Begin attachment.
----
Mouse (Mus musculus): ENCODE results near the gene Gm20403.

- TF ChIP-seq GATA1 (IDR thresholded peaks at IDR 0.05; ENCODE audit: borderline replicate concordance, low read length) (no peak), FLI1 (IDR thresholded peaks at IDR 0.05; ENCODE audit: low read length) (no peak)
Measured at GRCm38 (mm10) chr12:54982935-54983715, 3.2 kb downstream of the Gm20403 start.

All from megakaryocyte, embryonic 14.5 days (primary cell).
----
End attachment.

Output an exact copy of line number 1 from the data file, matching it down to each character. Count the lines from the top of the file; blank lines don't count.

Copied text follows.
Mouse (Mus musculus): ENCODE results near the gene Gm20403.